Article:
Bibliography: Misinformation (page 23 of 30)

This annotated bibliography is compiled and customized for the Alternative Facts website.  Some of the authors featured on this page include Margaret Feldman, Paul Messaris, Daniel J. Boorstin, Michael Young, Earl Babbie, The State Univ. Rutgers, Marilyn S. Massey, NY. Professional Staff Congress of the City Univ. of New York, Charlotte M. Hendricks, and Don Sneed.

Benedict, Larry (1973). A Practical Guide for Evaluation. This booklet has been prepared as a guide to evaluation for educational decision-makers. It is intended primarily for administrators although it may be appropriate to other decision-makers as well. The major purpose of this booklet has been to discuss the "what" and why" of evaluation rather than the "how to." After dealing with some basic concepts of evaluation to clarify misunderstandings and misinformation, the author deals with the practical steps of evaluation: Who should negotiate the contract? Who Initiates Evaluation? What are "goal process" and "parts process" and how are they matched? What are the steps in putting the process of evaluation into operation? What are the criteria for assessing observational techniques? What will a decision-maker do with an evaluation report? What can the decision-maker do if a school district has limited resources? A glossary of terms and a list of additional references are included.   [More]  Descriptors: Administrator Guides, Data Collection, Decision Making, Educational Administration

Sneed, Don (1985). VDTs as Potential Health Hazards: A Critical Analysis. Almost from the introduction of the new technology into newsrooms, the video display terminal (VDT) has raised health concerns. Ironically, the newspaper industry–which ordinarily would be at the forefront, acting as a watchdog over worker health and safety concerns–has initiated little news coverage of the VDT radiation issue. The Newspaper Guild and other employee organizations have mounted campaigns to ensure VDT regulation, while the American Newspaper Publishers Association and state and national press associations think education is better than legislation. Both sides, however, engage in misinformation campaigns that only serve to make more confusing the contradicitory scientific evidence concerning VDT radiation hazards. By exercising their roles as "media gatekeepers," publishers may be guilty of subordinating the public interest to their private interests, since the VDT is an efficient, cost saving tool in the newsroom. Descriptors: Computers, Employer Attitudes, Employers, Federal Legislation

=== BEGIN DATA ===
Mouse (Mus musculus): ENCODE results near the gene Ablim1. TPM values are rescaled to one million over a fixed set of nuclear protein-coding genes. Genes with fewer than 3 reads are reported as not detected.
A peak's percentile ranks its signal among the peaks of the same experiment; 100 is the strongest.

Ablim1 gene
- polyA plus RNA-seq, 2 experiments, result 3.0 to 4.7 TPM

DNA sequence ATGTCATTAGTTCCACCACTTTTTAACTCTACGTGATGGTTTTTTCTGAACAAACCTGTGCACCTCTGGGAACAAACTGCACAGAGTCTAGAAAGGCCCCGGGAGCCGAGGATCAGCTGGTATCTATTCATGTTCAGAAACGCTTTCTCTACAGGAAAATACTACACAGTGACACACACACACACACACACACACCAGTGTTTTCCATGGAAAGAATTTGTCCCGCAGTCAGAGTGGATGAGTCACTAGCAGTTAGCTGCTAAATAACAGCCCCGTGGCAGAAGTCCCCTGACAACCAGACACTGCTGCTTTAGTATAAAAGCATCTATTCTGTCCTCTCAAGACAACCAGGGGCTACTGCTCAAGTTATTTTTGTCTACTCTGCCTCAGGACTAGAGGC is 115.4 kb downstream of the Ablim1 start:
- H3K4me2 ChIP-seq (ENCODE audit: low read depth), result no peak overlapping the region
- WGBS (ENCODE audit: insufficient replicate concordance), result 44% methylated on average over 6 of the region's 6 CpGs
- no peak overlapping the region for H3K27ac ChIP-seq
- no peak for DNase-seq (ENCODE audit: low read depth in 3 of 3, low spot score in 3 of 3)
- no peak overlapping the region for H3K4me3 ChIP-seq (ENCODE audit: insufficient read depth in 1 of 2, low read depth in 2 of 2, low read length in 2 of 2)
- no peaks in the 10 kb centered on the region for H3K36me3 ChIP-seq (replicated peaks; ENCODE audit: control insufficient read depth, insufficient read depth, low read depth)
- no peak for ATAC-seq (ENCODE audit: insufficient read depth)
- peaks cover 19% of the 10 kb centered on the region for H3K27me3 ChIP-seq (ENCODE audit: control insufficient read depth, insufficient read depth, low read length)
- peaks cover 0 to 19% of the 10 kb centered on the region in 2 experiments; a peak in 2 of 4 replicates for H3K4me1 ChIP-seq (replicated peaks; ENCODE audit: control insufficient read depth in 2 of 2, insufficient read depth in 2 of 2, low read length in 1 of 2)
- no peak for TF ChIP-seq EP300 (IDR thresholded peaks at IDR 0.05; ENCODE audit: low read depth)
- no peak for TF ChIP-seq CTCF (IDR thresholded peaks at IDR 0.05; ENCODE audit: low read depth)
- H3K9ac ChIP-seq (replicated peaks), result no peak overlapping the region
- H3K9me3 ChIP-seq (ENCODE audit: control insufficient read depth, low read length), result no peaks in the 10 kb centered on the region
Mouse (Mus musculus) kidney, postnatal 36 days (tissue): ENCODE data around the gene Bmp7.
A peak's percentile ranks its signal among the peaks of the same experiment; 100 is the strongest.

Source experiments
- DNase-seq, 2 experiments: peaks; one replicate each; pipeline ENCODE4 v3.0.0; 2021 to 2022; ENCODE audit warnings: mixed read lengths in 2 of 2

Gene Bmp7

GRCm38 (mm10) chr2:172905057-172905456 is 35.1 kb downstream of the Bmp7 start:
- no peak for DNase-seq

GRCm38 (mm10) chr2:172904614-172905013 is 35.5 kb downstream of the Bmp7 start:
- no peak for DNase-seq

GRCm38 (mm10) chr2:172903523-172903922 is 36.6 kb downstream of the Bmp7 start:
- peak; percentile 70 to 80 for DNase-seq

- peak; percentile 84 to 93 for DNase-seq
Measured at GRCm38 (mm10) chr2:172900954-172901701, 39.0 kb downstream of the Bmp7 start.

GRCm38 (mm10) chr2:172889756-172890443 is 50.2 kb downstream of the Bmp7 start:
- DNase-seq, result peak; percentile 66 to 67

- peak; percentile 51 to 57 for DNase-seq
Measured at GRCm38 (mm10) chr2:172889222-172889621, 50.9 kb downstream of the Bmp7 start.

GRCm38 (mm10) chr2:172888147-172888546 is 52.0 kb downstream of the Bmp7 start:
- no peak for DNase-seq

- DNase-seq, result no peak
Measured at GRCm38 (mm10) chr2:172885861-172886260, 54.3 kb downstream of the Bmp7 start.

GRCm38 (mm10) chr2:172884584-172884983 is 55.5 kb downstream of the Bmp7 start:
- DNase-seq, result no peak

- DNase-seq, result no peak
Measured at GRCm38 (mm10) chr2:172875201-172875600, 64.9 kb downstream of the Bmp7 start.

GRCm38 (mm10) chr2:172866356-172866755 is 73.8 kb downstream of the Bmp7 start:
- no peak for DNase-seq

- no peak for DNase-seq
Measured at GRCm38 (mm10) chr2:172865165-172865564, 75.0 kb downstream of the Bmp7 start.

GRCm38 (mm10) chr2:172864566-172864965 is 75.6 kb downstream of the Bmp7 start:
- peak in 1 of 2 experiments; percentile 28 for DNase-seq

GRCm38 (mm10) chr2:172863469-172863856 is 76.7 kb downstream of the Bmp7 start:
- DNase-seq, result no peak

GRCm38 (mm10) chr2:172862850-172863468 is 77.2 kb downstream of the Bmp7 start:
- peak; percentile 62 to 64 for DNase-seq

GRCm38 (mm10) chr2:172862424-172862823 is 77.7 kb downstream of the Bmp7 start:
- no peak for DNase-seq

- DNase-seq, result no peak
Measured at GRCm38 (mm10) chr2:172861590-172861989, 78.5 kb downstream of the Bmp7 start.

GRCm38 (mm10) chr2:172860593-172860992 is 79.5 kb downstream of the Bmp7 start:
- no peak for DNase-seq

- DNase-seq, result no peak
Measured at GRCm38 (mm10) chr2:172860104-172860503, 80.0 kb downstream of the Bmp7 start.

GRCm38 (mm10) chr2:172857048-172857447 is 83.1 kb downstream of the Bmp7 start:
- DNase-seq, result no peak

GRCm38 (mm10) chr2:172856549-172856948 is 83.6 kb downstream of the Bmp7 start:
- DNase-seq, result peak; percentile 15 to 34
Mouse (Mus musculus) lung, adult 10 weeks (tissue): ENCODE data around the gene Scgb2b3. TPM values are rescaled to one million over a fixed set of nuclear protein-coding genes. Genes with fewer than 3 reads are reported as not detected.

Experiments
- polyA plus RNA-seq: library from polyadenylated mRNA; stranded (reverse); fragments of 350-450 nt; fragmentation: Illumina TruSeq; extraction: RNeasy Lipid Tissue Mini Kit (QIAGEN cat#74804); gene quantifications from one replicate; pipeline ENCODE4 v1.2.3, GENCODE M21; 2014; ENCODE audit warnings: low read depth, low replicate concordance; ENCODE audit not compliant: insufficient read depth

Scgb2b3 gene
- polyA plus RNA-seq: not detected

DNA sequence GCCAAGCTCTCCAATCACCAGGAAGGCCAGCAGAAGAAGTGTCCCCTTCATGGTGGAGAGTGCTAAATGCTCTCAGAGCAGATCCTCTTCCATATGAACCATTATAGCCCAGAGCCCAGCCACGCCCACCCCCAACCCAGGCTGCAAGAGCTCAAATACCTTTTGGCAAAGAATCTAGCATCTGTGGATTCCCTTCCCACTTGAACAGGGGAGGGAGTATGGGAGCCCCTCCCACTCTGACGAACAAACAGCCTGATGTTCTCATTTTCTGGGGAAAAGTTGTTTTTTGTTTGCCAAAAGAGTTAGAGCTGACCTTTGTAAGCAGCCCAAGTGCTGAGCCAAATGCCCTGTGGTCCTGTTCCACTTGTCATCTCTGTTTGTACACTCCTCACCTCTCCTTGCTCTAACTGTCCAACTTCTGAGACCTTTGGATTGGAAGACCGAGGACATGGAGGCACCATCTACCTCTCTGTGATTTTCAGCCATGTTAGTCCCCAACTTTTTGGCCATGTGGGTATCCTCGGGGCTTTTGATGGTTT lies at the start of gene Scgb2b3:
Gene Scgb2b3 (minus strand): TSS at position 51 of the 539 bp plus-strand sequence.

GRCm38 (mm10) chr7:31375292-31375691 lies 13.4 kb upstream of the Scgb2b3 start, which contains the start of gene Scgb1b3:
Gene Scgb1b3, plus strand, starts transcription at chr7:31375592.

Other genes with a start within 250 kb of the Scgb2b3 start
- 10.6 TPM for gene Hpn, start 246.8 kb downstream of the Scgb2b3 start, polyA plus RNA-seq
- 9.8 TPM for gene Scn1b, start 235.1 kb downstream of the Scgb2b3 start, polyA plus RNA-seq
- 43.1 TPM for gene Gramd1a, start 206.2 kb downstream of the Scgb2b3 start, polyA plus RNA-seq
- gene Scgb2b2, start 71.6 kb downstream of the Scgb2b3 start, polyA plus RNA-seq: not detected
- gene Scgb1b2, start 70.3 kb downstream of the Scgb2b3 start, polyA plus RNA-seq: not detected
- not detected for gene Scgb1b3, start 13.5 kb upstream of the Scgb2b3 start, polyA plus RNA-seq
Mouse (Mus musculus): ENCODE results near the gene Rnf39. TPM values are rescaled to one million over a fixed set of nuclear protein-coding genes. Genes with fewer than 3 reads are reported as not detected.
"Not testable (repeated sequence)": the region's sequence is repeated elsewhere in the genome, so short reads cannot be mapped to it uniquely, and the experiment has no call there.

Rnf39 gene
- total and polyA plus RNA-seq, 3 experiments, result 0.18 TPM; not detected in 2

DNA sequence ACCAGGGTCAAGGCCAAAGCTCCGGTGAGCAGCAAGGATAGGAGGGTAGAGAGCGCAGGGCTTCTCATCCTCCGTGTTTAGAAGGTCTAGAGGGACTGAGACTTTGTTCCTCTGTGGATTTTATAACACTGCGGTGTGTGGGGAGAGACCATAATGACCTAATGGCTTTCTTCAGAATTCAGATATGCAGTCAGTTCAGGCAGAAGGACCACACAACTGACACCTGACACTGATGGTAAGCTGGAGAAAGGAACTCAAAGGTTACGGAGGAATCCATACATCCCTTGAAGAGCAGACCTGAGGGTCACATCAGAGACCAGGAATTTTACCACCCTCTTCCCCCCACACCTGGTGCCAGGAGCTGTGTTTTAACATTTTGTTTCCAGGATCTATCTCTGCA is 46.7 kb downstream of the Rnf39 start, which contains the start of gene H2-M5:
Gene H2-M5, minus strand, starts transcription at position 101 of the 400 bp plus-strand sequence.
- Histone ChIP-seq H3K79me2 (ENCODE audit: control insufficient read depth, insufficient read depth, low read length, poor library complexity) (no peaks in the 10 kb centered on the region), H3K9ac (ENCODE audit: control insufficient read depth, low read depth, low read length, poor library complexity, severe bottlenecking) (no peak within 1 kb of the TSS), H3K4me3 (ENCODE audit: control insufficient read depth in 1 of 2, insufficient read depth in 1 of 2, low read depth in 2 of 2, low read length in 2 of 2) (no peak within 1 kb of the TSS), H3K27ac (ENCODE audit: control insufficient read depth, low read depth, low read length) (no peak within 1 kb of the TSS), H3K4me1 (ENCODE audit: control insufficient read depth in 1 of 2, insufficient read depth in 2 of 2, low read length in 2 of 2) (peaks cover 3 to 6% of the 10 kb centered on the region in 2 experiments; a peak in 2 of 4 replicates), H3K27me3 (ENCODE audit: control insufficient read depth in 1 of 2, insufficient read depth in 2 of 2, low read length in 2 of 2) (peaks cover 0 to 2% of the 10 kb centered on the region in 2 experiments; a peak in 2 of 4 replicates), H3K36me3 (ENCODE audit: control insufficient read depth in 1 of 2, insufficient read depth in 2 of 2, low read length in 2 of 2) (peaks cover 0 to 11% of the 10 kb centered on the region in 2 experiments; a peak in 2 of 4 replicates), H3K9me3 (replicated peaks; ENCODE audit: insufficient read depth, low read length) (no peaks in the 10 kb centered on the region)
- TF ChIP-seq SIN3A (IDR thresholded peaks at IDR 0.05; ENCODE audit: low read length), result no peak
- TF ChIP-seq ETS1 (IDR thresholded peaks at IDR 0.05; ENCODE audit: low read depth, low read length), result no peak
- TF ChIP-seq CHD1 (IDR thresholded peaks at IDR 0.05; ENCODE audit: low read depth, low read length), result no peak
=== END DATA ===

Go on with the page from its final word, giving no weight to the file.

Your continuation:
Young, Michael; Williamson, Doug (1983). Kindergarten Children and Drugs: Beliefs, Use and Expected Use. A study identified correlates of selected beliefs about drugs, personal drug use, and expected drug use among kindergarten children. As part of a state-wide drug education project, 112 kindergarten children from 5 elementary schools were individually interviewed. Analysis of the data indicated significant relationships between personal use of drugs and race, living arrangement, beliefs about drugs, and expected use of drugs. Significant relationships also existed between expected use of drugs and drug knowledge, beliefs about drugs, and personal use of drugs. Most children exhibited much misinformation about drugs. Early drug education programs should help children develop a correct concept of what drugs are and provide correct information regarding the safe and acceptable use of drugs. Five tables of study data are appended. Descriptors: Beliefs, Comprehension, Drug Abuse, Drug Education

Wavering, Michael J. (1990). What Do Prospective Science Teachers Understand about the Nature of Science?. The questions for this research were: (1) what did preservice teachers know about the nature of science; (2) what were their religious beliefs that had implications for how they viewed science; and (3) what effect did instruction on the nature of science have in changing their knowledge level? A 25-item questionnaire was given to secondary science methods students (N=63) before and after a course. Instruction about the nature of science constituted the first two to three class periods. Students read articles, received lectures, and held discussions pertaining to theories, laws, hypotheses, and scientific processes. Two factors were determined using a factor analysis: religious belief, and nature of science and evolution. Factor 1 had .31 correlation with knowledge of theory and evolution. Many students were very unsure of their knowledge of the nature of science and many had misinformation. The questionnaire is attached.   [More]  Descriptors: Beliefs, Creationism, Evolution, Higher Education